Mixflation – Inflation plus delfation equals biflation – What?


Or everything you need to know about prices changes, but were afraid to ask.

Biflation or mixflation is when, somethings on the store shelves are going up in price and somethings are going down in price.  This makes sense, yawn. You might say this is a normal situation.  However, what we have now is anything but a normal situation. The difference between stable prices, with small changes in prices for individual items, and mixflation is, the latter affects the average person in a more dramatic way. It gives people butterflies when they go to the shop, like the first dip on a roller coaster you regret you got on to.  This is because although the average price level is stable,but individual items have erratic swings. This makes it hard to plan a budget, sell a home or do anything when your salary or income is near the same level year to year. The cost of goods sold are stable like a roller coaster and your in the back car.

Prices are like the weather

Consider a day that the temperature is 80 degrees and sunny out. Then a huge wind and hail storm hits and the temperature falls to 50 degrees in a few hours and the sky is dark. The average might be a pleasant 65 degrees that day, but it is too unstable outside to plan anything is it the weathers persists in this pattern. This is what Mixflation does to the economy.  I am surprised more people are not talking about prices in this way. In contrast people are trying to predict inflation or deflation.

Uncertainty and instability is hurting the economy as a lot of economics is based on expectations. Here is a great video on that sums up the uncertainty about aggregate price levels and the economy.

Housing, food and gas prices

Turning to a more concrete example, the aggregate price level could appear fairly stable with mixflation, because it is just that, a statistical average. That means as economics and policy makers look at the price level there is not much change. However, the average guy hears this news and wonders how that could be. What if he needs to sell his house and the market is tanking. What if is month to month food, gas and medical budget is increasing beyond his salary? He is in trouble.

Consider this with mixflation, what might really be happening is food prices have a quarter to quarter hike in price for several years straight. This is not good for the consumer.

While simultaneously housing prices are falling (eroding expected retirement wealth as well as pressure on those who lose their job and can not pay the mortgage. In times of slow wage growth means it is a double squeeze on many people’s pockets. It is deflation and inflation. This is in contrast with a stable price level. Again in aggregate you might not see much change in the CPI but in reality it means pain for the average guy.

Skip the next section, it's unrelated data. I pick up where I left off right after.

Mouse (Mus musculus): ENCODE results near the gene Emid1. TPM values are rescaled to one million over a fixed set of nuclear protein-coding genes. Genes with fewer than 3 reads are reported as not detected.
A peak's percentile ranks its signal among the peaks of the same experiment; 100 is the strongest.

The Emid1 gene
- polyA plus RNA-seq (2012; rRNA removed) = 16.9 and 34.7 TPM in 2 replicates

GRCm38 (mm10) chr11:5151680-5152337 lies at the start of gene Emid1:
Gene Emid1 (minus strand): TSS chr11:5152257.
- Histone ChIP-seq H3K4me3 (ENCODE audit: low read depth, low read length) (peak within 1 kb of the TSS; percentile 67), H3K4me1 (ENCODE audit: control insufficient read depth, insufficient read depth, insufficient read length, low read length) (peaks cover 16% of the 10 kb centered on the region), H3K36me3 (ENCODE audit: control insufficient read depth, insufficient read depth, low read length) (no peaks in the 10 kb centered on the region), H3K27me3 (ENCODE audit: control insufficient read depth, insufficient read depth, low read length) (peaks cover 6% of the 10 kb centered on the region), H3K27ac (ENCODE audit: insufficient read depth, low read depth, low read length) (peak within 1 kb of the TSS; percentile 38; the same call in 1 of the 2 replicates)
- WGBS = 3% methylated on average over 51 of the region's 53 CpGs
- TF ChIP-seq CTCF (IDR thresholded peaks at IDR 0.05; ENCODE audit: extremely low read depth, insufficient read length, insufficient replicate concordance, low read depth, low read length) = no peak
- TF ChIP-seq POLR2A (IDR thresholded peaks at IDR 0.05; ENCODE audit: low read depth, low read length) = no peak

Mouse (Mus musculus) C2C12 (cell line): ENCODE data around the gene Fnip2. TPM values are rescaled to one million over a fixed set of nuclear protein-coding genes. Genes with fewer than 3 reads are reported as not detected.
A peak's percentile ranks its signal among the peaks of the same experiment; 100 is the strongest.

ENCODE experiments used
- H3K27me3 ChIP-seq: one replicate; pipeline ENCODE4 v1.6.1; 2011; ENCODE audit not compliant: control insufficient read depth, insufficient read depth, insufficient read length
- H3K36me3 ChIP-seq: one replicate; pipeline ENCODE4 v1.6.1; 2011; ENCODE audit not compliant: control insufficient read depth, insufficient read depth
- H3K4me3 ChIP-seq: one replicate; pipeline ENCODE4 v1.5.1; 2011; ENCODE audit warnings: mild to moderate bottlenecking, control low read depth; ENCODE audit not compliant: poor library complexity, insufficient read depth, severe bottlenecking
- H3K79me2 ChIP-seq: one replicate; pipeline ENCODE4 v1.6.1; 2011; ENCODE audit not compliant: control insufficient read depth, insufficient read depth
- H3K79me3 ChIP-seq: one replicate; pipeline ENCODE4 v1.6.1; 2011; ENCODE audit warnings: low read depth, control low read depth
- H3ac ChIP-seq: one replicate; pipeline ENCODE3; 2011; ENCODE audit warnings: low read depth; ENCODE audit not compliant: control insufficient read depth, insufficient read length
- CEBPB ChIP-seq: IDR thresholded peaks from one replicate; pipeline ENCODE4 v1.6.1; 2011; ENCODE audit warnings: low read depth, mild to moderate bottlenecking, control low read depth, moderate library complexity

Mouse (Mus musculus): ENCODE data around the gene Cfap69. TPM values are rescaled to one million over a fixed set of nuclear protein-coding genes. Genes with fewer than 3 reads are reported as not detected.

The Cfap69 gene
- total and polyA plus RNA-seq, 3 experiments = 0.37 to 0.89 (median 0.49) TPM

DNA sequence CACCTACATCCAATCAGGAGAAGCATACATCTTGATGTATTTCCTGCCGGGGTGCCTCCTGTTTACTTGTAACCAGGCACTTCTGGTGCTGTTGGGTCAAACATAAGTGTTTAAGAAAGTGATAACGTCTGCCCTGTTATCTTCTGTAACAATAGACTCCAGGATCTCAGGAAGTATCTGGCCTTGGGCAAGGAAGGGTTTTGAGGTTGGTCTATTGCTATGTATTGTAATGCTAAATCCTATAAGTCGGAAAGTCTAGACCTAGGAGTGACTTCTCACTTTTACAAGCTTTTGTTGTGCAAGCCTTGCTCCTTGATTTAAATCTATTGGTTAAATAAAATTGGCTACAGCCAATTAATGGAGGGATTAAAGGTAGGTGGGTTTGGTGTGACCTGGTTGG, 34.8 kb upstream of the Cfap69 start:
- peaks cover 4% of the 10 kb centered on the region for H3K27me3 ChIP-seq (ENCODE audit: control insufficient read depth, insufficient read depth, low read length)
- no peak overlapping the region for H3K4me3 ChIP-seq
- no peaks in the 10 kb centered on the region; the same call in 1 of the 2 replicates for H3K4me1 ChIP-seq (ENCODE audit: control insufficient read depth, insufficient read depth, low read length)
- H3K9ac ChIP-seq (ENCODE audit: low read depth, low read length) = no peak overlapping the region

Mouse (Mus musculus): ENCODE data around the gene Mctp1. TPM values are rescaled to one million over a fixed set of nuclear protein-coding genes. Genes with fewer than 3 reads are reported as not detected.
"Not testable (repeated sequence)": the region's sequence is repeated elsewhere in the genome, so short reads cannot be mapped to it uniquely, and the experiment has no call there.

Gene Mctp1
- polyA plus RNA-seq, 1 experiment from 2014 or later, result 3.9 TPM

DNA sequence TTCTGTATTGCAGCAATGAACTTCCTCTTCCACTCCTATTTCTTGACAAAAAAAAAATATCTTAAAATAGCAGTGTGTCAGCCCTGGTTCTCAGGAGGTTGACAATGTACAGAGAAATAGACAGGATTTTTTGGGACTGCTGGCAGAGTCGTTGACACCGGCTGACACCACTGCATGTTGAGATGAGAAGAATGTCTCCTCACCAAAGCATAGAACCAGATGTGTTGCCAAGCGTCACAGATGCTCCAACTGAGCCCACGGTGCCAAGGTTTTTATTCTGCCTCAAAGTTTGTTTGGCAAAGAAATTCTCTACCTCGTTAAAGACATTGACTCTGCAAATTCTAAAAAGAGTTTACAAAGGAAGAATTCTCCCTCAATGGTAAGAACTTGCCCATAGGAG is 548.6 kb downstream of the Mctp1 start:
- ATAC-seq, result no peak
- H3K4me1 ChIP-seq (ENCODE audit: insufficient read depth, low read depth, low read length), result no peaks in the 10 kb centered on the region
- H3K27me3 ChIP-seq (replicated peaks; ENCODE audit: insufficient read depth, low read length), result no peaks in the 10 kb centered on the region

Mixflation – Where is the good news in all this?

The first thing is price movements are nothing more than a reallocation of wealth or at least wealth flows.

It means that some people win and others lose. You have to make sure that you position yourself and protect yourself by being on the winning side. The problem is consumer goods do not have good hedging options in themselves.

  • How to beat inflation and deflation – The good news if you are an investor in stocks, futures or options you can play these price movements. You can play currency exchange rates (the relative price of money), Interest rates (interest rate futures) commodity prices (gold, oil, grain futures), stocks (companies that are benefiting from outsourcing or off shoring and price of labor decreases), REITS (real estate), you can short or use put options. Every price change is opportunity. Mixflation might affect your budget when it comes to cashflow but it does not need to prevent you from making profits in the market.

So are pricing rising or falling?  Will there be Q3? Quantitative easing, printing money and the debt is the argument for inflation. Weak demand, outsourcing, improved efficiencies, and run away prices from the last boom above the shilling index is the argument for deflation. The Federal Reserve is clueless, as markets not the government should regualte money and prices not the Chairmain of the Fed, but that is another topic.  So what will it be inflation or delfation? I think both or biflation. Housing prices and wages are falling and food and energy prices are rising. As a whole the pie is not growing, but redistributing. Just make sure you are on the winning side of this round of musical chairs by investing.

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